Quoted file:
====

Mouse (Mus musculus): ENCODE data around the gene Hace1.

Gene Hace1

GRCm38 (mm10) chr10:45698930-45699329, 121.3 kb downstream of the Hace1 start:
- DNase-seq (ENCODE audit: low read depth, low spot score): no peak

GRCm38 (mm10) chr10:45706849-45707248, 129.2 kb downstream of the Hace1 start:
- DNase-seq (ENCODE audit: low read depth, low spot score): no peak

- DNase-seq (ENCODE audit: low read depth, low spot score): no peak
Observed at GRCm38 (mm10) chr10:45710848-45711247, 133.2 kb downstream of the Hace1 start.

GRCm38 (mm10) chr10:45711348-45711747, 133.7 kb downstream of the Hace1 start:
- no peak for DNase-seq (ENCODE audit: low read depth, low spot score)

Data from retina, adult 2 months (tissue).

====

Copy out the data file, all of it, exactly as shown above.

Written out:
Mouse (Mus musculus): ENCODE data around the gene Hace1.

Gene Hace1

GRCm38 (mm10) chr10:45698930-45699329, 121.3 kb downstream of the Hace1 start:
- DNase-seq (ENCODE audit: low read depth, low spot score): no peak

GRCm38 (mm10) chr10:45706849-45707248, 129.2 kb downstream of the Hace1 start:
- DNase-seq (ENCODE audit: low read depth, low spot score): no peak

- DNase-seq (ENCODE audit: low read depth, low spot score): no peak
Observed at GRCm38 (mm10) chr10:45710848-45711247, 133.2 kb downstream of the Hace1 start.

GRCm38 (mm10) chr10:45711348-45711747, 133.7 kb downstream of the Hace1 start:
- no peak for DNase-seq (ENCODE audit: low read depth, low spot score)

Data from retina, adult 2 months (tissue).